We now come to Dorcas, the youngest and the only girl of the family. One must confess that there was little blend of John and Eliza in any of the sons-- they were so much the sons of their father-- except perhaps in the case of William. So it is refreshing to find that Dorcas is her mother's daughter-- plenty of character but with all that sweetness of disposition which she inherited from Eliza.
In reading her first letter to Thomas it should be remembered that she was then only 11 years of age. Compare the poise of that letter with the efforts of a child of today. She was then of an age with her niece Eliza Jane (James) with whom she wishes to correspond, and Samuel Cochrane (Reverend John) a nephew, is going to school with her.
She received her education at the hands of Mrs Andrew, so far as the good lady "could put her" and followed instructions on the piano under Miss Hamilton.
It is perhaps not curious that she should so early wish to go to New Zealand. But this attitude she maintains throughout and in writing after William's departure she deplores that "there are plenty of people coming pretending to buy but who never come back". Somewhat despairingly she ends this letter with the hope that they will all "meet in Heaven" if not in New Zealand.
It has already been narrated that she arrived in New Zealand on the Cashmere with John and Eliza. Her age was then 17 years.
Settling into the new home life at Salem she spent time assisting in the church life of her brother, the Reverend John. "She has been busy baking cakes and is very anxious". This was for a soiree where she was to have a table.
When John and Eliza moved to Willow Glen she went with them to complete this last little household of the old people. On the May 10, 1860 she was married to Robert Hall of Mangere. For this occasion John wrote to Thomas for "a small quantity of strong drink" and a "pair of dark grey trousers". He urged Thomas to come by three o'clock as the ceremony would be at four o'clock. We cannot blame the old man for wanting something beforehand; it must have been a lonely home when John and Eliza parted with their last child and only daughter.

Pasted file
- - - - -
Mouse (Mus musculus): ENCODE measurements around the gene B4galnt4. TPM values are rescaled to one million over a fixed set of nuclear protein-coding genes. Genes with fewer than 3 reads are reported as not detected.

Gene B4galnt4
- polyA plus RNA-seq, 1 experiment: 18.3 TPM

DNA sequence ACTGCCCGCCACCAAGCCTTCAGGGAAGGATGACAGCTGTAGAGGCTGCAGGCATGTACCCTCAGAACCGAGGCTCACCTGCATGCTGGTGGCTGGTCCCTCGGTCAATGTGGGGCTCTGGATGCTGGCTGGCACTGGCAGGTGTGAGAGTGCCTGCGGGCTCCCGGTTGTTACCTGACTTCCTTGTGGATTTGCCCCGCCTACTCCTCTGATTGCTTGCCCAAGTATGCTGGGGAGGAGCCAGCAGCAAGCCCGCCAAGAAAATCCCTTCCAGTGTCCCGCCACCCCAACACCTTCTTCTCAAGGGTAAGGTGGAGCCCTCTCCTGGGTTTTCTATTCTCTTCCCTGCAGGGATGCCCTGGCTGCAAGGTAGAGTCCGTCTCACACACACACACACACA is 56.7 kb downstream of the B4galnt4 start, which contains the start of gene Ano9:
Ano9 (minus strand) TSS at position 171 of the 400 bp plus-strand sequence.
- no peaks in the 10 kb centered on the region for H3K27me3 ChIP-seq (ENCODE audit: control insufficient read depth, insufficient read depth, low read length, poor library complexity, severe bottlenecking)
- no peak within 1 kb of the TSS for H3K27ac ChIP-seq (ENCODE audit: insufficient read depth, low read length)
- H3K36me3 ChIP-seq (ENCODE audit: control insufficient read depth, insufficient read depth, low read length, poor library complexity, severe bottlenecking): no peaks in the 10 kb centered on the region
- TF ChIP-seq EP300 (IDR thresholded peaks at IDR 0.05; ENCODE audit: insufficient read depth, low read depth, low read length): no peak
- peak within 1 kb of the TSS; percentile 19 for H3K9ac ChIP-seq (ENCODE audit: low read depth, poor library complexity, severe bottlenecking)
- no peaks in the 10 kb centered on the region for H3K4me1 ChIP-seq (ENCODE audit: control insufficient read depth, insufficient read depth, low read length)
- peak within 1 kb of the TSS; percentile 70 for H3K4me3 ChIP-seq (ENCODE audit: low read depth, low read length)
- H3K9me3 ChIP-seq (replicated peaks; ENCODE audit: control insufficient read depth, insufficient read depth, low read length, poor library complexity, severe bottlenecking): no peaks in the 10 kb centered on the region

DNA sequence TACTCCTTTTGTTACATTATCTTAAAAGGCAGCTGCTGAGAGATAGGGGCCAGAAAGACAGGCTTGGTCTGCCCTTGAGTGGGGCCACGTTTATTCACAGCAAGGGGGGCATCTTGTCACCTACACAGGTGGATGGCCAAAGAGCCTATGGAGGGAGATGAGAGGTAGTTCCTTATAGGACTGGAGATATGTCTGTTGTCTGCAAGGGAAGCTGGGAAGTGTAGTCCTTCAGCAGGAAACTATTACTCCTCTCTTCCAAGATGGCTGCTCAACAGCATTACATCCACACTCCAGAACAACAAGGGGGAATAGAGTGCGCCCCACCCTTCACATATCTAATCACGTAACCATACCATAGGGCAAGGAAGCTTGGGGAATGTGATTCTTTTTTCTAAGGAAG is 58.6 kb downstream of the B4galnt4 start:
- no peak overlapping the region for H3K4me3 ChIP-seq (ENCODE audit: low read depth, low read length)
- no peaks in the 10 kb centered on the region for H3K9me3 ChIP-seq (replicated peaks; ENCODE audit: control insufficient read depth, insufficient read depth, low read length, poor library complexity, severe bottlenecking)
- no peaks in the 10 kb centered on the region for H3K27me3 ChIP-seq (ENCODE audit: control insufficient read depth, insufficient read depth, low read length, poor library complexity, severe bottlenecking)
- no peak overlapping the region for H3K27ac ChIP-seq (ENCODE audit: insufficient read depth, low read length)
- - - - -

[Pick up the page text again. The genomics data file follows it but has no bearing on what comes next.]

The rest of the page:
Married life commenced not far away, for Robert Hall had a farm at Mangere. A change was shortly afterwards made to Canterbury but not for long. They came back to Auckland only again to return to Canterbury where they farmed in the vicinity of Riccarton. Once again the return was made to Auckland and they settled at Kohura in Papatoetoe. Here they remained until Robert Hall moved into the Dilworth home in 1877 and farmed both One Tree Hill and Puketutu Island, the properties of John Logan Campbell. He subsequently purchased Puketutu Island and lived there for some four years after leaving One Tree Hill in 1897. Robert Hall and Dorcas then retired from active life and retired to their home in Great South Road. Meantime, Robert Hall had owned the Te Rore property for many years, but as with Puketutu Island the properties were in the care of his sons.
Dorcas died on the May 7, 1916, at the age of 77. She was survived by Robert Hall who died on the May 22, 1920.
It has been found necessary not to follow the destinies of Macky women who have changed their names. But in this case an exception had to be made-- not only for the reason that Dorcas was the only daughter of the original family-- but also for the delight with which everyone who knew her, takes in recalling her delightful character.